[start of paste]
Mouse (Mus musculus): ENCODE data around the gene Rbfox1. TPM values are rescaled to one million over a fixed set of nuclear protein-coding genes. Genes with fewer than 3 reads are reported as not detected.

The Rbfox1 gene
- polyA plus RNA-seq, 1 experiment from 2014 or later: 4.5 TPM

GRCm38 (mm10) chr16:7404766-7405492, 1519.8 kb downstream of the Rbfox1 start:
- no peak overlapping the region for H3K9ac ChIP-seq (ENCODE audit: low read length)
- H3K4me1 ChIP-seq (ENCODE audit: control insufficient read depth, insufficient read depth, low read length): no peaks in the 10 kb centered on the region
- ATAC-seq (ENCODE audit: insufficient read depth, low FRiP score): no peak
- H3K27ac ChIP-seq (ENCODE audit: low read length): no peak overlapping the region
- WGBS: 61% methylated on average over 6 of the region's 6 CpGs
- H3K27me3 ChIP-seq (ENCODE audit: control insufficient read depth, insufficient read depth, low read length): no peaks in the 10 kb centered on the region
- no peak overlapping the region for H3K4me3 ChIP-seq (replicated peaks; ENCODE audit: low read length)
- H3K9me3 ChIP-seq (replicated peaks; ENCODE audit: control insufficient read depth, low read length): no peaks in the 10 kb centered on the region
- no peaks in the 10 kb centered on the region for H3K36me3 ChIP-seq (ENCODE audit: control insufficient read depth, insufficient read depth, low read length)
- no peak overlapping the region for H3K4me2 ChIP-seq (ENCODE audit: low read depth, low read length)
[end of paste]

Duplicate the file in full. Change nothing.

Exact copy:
Mouse (Mus musculus): ENCODE data around the gene Rbfox1. TPM values are rescaled to one million over a fixed set of nuclear protein-coding genes. Genes with fewer than 3 reads are reported as not detected.

The Rbfox1 gene
- polyA plus RNA-seq, 1 experiment from 2014 or later: 4.5 TPM

GRCm38 (mm10) chr16:7404766-7405492, 1519.8 kb downstream of the Rbfox1 start:
- no peak overlapping the region for H3K9ac ChIP-seq (ENCODE audit: low read length)
- H3K4me1 ChIP-seq (ENCODE audit: control insufficient read depth, insufficient read depth, low read length): no peaks in the 10 kb centered on the region
- ATAC-seq (ENCODE audit: insufficient read depth, low FRiP score): no peak
- H3K27ac ChIP-seq (ENCODE audit: low read length): no peak overlapping the region
- WGBS: 61% methylated on average over 6 of the region's 6 CpGs
- H3K27me3 ChIP-seq (ENCODE audit: control insufficient read depth, insufficient read depth, low read length): no peaks in the 10 kb centered on the region
- no peak overlapping the region for H3K4me3 ChIP-seq (replicated peaks; ENCODE audit: low read length)
- H3K9me3 ChIP-seq (replicated peaks; ENCODE audit: control insufficient read depth, low read length): no peaks in the 10 kb centered on the region
- no peaks in the 10 kb centered on the region for H3K36me3 ChIP-seq (ENCODE audit: control insufficient read depth, insufficient read depth, low read length)
- no peak overlapping the region for H3K4me2 ChIP-seq (ENCODE audit: low read depth, low read length)